As you might expect, in response to my reductionist proclamation I received quizzical looks that ranged from ‘Did he just say what I think he said?’ to ‘That’s ludicrous; music is and has always been a key element of Christian worship.’
If you’ll indulge me for a moment, I thought I’d take the opportunity to clarify my statement.
Firstly, music has always been a key element in Christian worship. Throughout Christian history the people of God (the Christian Church) have gathered to hear God’s word and sing His praises. Bob Kauflin (2011) writes, “Singing allows us to seamlessly combine doctrine with devotion, intellect with emotion, and objective truth with our subjective response to it” (p. 30). Music (specifically singing) enables us to join together as one. When we join our voices together we simultaneously, and harmoniously (for the most part J) give distinction to God’s attributes (faithfulness, goodness, greatness etc.). Music’s general standing and continued use in Christian worship is assured; and in my opinion a continuing gift to the Church. But that does not change the fact that music can, when left unchecked, become an unruly dictator. Allow me to explain…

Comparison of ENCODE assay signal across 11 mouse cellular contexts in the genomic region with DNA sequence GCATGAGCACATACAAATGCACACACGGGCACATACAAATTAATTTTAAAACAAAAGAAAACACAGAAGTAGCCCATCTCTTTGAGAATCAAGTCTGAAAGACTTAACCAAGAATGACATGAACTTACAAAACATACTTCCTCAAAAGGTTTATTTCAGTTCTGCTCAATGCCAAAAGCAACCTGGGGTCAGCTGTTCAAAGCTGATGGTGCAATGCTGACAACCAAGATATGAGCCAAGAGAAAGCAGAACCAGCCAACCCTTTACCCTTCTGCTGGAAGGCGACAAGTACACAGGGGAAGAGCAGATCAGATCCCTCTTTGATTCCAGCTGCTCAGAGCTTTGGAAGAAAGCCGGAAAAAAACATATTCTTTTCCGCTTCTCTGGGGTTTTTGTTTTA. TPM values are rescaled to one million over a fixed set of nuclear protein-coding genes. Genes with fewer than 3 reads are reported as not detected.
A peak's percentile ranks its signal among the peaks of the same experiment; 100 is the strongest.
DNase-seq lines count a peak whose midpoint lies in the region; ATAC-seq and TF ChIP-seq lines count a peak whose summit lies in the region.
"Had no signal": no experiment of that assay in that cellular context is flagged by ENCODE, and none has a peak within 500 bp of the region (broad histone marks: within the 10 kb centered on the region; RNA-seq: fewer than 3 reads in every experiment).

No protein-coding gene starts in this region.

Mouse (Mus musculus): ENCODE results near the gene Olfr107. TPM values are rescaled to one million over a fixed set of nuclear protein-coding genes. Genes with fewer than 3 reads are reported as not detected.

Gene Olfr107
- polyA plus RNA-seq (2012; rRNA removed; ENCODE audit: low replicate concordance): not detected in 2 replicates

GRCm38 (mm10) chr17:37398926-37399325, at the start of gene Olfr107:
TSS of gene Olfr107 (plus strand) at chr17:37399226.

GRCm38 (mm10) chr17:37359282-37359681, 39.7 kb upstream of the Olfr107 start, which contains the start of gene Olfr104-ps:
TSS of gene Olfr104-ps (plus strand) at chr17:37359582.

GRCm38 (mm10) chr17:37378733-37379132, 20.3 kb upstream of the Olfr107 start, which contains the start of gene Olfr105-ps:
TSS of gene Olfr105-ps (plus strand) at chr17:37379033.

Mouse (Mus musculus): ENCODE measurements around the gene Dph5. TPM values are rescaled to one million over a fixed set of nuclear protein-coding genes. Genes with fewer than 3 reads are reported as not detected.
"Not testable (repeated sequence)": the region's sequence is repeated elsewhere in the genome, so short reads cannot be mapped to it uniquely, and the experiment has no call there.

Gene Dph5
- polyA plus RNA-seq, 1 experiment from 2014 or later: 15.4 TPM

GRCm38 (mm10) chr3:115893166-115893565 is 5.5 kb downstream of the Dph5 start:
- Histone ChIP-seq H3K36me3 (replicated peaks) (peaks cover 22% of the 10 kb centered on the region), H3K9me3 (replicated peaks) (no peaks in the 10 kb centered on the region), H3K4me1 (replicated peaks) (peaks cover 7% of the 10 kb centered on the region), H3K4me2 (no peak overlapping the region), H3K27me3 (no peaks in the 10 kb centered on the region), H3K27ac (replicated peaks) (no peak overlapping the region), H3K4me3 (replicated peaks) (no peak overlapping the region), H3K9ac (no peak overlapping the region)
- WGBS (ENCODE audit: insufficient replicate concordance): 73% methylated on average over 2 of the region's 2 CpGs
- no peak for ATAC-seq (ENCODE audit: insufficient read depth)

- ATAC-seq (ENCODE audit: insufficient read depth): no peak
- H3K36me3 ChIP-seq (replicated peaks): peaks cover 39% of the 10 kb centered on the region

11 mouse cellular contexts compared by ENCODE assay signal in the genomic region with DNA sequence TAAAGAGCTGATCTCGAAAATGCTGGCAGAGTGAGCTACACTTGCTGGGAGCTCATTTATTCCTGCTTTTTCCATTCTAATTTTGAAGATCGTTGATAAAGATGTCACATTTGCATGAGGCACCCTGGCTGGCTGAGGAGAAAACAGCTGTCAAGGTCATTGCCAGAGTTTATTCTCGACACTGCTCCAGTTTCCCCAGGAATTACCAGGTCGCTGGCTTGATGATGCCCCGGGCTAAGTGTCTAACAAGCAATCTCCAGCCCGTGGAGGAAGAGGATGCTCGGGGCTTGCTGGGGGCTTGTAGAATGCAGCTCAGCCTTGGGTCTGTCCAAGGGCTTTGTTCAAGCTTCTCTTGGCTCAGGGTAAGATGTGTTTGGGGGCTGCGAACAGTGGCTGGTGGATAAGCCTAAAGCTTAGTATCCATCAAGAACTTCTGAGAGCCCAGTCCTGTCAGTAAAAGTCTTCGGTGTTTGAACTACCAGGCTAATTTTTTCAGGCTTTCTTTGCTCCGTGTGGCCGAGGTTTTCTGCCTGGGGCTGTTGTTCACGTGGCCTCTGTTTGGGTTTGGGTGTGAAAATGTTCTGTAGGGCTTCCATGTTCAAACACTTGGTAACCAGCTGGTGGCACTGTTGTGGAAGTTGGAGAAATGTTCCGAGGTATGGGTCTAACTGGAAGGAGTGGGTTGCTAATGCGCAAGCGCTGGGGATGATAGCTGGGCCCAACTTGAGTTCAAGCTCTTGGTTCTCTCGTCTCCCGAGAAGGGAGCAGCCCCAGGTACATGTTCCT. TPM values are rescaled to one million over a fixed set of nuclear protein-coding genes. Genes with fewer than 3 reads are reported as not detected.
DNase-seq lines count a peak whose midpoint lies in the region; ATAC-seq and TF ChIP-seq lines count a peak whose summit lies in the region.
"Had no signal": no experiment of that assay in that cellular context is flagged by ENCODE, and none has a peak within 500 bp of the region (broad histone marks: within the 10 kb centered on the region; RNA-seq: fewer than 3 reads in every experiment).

For much of the first 2000 years of the Christian Church’s history, the debate around music has often centred on its emotive nature. For me, this argument is settled (though I understand for many it is not). Music is a part of the wider creative arts. The creative arts move us; they move us to reflection, and to action. In this, music is no different. Music does have a significant impact on our emotions; it causes us to contemplate the present and at times to respond in a manner appropriate to our contemplation. Warren Wiersbe (2000) notes, “If true worship is the response of the whole person to God, then we do not neglect the emotions” (p. 23). Music and emotions are, and should be, powerfully linked in Christian worship. Does this mean that we should abandon ourselves to wherever our emotions lead us in worship? Absolutely not! Marva Dawn (1995) warns us that,
…subjectivism focuses only on the individual’s feelings and needs and not on God’s attributes or character. Some subjectivity, of course, is necessary; worship cannot be vital without feelings. The problem arises when emotions predominate in mindless subjectivism and God is lost in the process. (p. 50)